Many hotel operators have turned to property technology, or proptech, to help run their properties more efficiently, Maestro Property Management Systems (PMS) President and co-owner Warren Dehan recently wrote for Hospitality Net. The combination of limited labor and other industry trends has given hoteliers no choice but to embrace technology to assist in operating their properties.
Leveraging technology to run a hotel is just the first step however, according to Dehan. Hotel operators also need a modern PMS than can communicate with multiple departments and be “mobile friendly” so users can access it remotely.
“Legacy systems simply aren’t cutting it,” Dehan said. “These limitations have led operators across the industry to make an incredibly tough decision: upending their tech stack and investing in a new PMS.”
Investing money in upgrading a hotel’s tech stack is often the biggest hurdle toward doing so, according to Dehan. At least it was. Today, hoteliers are putting more funds toward their tech budgets as they rely on digital tools more often.
Hospitality Technology’s 2023 Lodging Technology Study, revealed that hospitality IT professionals still have trouble implementing new mobile solutions and partnered integrations using legacy systems. It’s operators’ biggest challenge and a lot of hotel operators have now opted to resolve the issue by updating their PMS for better capabilities and vendor services.
Almost 70 percent of the Lodging Technology Study respondents said they will add, upgrade or change suppliers for their property management systems sometime this year. That’s 15 percent more than those who plan to just replace their revenue management system.
“(This means) operators are finally connecting the dots on what they’re missing regarding modern PMS capabilities,” Dehan said. “These benefits are even more significant for independent operators who lack the behind-the-scenes support of a big brand.”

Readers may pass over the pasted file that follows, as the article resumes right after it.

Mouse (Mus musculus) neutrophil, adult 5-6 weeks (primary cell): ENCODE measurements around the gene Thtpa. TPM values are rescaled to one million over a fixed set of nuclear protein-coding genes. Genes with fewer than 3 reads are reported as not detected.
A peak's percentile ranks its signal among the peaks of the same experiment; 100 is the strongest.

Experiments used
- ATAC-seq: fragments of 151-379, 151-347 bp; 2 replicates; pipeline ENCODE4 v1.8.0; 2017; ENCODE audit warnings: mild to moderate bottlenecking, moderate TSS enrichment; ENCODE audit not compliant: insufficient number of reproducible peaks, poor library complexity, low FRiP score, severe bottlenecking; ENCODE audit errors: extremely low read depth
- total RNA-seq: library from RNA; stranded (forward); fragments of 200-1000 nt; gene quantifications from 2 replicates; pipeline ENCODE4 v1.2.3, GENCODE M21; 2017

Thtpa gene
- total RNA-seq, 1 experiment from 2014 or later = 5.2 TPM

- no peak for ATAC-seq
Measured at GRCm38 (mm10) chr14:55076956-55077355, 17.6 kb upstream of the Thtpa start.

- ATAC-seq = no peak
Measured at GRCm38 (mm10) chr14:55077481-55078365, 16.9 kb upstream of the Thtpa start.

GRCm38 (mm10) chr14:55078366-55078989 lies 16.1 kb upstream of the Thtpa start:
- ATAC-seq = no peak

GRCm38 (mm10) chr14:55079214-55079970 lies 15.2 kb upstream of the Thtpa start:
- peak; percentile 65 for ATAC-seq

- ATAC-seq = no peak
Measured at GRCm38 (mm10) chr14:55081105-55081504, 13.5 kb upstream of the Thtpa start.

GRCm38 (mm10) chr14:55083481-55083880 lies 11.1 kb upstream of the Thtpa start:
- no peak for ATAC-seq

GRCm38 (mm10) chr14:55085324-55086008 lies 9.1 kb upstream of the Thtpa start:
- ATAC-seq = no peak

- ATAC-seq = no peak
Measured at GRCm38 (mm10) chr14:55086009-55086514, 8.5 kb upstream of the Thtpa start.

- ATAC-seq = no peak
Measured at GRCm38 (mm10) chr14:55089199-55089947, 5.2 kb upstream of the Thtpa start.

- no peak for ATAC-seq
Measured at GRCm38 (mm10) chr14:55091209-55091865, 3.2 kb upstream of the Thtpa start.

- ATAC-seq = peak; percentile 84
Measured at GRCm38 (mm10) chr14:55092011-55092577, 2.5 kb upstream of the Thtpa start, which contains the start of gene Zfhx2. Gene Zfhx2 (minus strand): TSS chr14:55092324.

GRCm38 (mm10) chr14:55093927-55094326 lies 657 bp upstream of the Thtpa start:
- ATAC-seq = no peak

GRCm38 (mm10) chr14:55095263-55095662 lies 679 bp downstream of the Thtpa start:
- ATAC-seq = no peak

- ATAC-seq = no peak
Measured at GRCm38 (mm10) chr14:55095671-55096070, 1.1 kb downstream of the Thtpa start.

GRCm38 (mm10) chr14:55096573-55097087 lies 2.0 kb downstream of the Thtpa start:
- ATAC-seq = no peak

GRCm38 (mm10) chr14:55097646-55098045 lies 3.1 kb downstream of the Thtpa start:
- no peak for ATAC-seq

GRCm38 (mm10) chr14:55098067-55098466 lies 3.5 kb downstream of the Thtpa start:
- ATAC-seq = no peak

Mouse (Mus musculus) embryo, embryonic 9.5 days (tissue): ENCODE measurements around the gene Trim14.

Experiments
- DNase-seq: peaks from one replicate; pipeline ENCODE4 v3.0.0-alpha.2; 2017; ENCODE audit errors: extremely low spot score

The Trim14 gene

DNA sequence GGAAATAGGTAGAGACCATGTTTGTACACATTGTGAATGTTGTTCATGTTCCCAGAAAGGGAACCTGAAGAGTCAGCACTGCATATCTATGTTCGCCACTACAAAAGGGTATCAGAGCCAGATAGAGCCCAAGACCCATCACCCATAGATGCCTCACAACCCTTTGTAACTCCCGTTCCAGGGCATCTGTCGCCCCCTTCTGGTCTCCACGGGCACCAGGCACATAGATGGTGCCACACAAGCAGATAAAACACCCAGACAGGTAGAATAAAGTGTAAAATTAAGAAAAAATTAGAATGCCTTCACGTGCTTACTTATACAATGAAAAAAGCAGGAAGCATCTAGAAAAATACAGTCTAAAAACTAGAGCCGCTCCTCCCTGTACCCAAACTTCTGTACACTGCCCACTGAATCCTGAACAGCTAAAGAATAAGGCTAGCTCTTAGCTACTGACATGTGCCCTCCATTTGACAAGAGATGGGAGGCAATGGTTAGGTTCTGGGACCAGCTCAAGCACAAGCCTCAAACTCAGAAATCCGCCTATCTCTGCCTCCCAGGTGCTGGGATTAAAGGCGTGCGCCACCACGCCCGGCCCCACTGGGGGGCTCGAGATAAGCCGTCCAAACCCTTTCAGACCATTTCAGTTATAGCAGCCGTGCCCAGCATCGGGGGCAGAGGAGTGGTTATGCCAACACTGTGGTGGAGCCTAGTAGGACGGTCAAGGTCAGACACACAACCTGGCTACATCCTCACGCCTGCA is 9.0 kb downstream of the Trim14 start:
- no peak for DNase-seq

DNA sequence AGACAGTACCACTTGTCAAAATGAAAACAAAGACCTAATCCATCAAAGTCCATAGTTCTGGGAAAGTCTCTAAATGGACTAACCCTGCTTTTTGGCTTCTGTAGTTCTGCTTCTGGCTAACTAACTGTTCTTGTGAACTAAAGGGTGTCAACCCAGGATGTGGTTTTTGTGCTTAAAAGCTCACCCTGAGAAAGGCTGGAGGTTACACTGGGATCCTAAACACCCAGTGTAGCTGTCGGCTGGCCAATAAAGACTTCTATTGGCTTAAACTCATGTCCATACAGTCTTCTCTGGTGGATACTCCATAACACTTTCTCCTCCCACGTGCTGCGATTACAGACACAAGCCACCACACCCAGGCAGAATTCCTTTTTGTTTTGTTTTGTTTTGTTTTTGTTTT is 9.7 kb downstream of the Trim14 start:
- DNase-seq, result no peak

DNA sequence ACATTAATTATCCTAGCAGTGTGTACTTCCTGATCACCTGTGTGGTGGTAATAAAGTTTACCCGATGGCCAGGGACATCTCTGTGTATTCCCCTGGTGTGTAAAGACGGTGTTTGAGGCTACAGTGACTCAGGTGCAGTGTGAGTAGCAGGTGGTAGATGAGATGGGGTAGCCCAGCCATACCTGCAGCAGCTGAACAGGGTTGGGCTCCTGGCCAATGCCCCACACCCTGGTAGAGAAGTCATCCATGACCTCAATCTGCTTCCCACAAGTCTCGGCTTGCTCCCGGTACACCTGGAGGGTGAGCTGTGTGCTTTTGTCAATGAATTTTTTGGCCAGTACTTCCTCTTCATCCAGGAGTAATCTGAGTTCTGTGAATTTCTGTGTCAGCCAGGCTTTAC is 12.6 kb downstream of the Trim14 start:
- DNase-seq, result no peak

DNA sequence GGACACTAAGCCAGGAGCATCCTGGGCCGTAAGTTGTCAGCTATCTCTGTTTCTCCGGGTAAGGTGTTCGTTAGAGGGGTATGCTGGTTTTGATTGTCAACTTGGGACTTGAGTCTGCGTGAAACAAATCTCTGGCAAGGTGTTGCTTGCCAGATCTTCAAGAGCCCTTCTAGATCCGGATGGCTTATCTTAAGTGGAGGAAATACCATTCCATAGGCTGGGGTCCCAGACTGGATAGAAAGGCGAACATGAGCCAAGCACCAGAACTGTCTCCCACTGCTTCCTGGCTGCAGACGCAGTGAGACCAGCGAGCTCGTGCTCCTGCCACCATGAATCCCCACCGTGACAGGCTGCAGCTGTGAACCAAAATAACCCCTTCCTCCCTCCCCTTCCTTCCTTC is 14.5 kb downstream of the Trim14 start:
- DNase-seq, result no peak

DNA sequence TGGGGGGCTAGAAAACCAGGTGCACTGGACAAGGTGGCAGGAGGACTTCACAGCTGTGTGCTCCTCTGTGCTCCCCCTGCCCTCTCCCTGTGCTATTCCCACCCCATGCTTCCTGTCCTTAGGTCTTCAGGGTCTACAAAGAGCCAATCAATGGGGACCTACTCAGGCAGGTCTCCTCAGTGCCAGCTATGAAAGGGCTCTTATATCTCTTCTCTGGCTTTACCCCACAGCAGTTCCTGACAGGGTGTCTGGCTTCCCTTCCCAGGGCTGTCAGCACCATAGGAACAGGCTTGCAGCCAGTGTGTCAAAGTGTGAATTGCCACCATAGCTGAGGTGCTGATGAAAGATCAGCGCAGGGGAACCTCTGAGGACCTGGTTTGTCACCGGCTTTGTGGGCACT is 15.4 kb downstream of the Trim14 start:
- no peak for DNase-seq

The shift toward leveraging proptech in the hotel industry is a good sign, but there are still a number of operators who don’t know what a modern PMS can do for their property, according to Dehan. This lack of knowledge could put them at a competitive disadvantage vs. operators who are investing in new proptech.
Here are a few advantages PMS’ latest capabilities could offer hotel operators:
Mobile reservation systems
Hotels that use a modern PMS can offer guests an expanded mobile reservation system. Online pre-check-in services and a pre-payment portal help support this system, which improves the room reservation experience for guests and front desk staff. Additionally, hotel operators gain more accurate pre-check-in data while guests can book and manage their rooms as they wish.
The mobile check-in feature remains popular for guests who prefer self-service. It also minimizes crowding around the front desk and hotel operators can focus on other tasks. An updated hotel PMS also lets guests to turn their mobile devices into room keys, which makes the check-in process easier for all parties. Guests don’t have to stop at the front desk to get a key card. Instead, they can use the hotel’s mobile app to unlock their room’s door.
Contactless payments have become commonplace among many industries and every hotel is expected to support this method, according to Dehan. He also noted that PMS companies should be able to support installment payments for future stays. In this scenario, a hotel’s booking engine could be altered to support pay-for-stay-over-time models. Guests’ payments would be processed as they usually are and the hotel would receive the reservation payment in full in advance.
“It will soon become a seamless part of the reservation process, as guests will be looking for conveniences to choose one hotel over another,” Dehan said. “Hotels are becoming more competitive thanks to technology, and the PMS is the bedrock upon which these improvements are being made. Operators have big goals for 2023, as they should, and to achieve them, the industry will need to continue embracing the innovations that have supported its growth.”